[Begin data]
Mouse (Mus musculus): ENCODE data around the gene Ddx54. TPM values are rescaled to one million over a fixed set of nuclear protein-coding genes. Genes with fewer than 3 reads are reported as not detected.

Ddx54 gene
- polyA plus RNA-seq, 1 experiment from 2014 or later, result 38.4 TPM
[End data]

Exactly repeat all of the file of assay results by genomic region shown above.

Mouse (Mus musculus): ENCODE data around the gene Ddx54. TPM values are rescaled to one million over a fixed set of nuclear protein-coding genes. Genes with fewer than 3 reads are reported as not detected.

Ddx54 gene
- polyA plus RNA-seq, 1 experiment from 2014 or later, result 38.4 TPM